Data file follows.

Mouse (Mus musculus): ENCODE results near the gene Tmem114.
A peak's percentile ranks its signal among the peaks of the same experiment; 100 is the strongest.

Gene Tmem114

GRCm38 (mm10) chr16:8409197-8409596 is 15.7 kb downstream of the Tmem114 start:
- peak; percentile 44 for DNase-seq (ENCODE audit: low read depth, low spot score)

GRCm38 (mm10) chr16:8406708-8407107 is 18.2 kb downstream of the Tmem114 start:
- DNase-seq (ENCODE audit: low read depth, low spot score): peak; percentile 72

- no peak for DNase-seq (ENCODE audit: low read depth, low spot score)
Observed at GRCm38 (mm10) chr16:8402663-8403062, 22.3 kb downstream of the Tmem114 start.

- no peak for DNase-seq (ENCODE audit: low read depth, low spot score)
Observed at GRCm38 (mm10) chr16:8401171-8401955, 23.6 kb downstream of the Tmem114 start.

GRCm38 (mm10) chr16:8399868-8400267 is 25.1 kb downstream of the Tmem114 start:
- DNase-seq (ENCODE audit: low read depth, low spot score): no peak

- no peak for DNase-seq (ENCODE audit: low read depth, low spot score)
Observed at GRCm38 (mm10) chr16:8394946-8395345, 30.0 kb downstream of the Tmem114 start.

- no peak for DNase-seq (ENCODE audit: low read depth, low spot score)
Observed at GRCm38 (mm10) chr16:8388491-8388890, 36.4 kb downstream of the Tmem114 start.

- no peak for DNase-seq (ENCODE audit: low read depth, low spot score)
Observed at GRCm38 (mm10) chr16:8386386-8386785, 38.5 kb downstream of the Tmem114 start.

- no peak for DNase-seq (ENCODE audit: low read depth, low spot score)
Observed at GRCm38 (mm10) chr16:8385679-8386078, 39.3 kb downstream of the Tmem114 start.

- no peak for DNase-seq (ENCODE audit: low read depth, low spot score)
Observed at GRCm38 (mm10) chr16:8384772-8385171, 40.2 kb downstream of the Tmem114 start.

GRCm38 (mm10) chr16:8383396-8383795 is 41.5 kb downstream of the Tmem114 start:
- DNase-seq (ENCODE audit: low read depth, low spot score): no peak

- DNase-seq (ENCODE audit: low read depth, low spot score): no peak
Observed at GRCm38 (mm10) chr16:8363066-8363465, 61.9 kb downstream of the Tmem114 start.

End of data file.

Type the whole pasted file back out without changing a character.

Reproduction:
Mouse (Mus musculus): ENCODE results near the gene Tmem114.
A peak's percentile ranks its signal among the peaks of the same experiment; 100 is the strongest.

Gene Tmem114

GRCm38 (mm10) chr16:8409197-8409596 is 15.7 kb downstream of the Tmem114 start:
- peak; percentile 44 for DNase-seq (ENCODE audit: low read depth, low spot score)

GRCm38 (mm10) chr16:8406708-8407107 is 18.2 kb downstream of the Tmem114 start:
- DNase-seq (ENCODE audit: low read depth, low spot score): peak; percentile 72

- no peak for DNase-seq (ENCODE audit: low read depth, low spot score)
Observed at GRCm38 (mm10) chr16:8402663-8403062, 22.3 kb downstream of the Tmem114 start.

- no peak for DNase-seq (ENCODE audit: low read depth, low spot score)
Observed at GRCm38 (mm10) chr16:8401171-8401955, 23.6 kb downstream of the Tmem114 start.

GRCm38 (mm10) chr16:8399868-8400267 is 25.1 kb downstream of the Tmem114 start:
- DNase-seq (ENCODE audit: low read depth, low spot score): no peak

- no peak for DNase-seq (ENCODE audit: low read depth, low spot score)
Observed at GRCm38 (mm10) chr16:8394946-8395345, 30.0 kb downstream of the Tmem114 start.

- no peak for DNase-seq (ENCODE audit: low read depth, low spot score)
Observed at GRCm38 (mm10) chr16:8388491-8388890, 36.4 kb downstream of the Tmem114 start.

- no peak for DNase-seq (ENCODE audit: low read depth, low spot score)
Observed at GRCm38 (mm10) chr16:8386386-8386785, 38.5 kb downstream of the Tmem114 start.

- no peak for DNase-seq (ENCODE audit: low read depth, low spot score)
Observed at GRCm38 (mm10) chr16:8385679-8386078, 39.3 kb downstream of the Tmem114 start.

- no peak for DNase-seq (ENCODE audit: low read depth, low spot score)
Observed at GRCm38 (mm10) chr16:8384772-8385171, 40.2 kb downstream of the Tmem114 start.

GRCm38 (mm10) chr16:8383396-8383795 is 41.5 kb downstream of the Tmem114 start:
- DNase-seq (ENCODE audit: low read depth, low spot score): no peak

- DNase-seq (ENCODE audit: low read depth, low spot score): no peak
Observed at GRCm38 (mm10) chr16:8363066-8363465, 61.9 kb downstream of the Tmem114 start.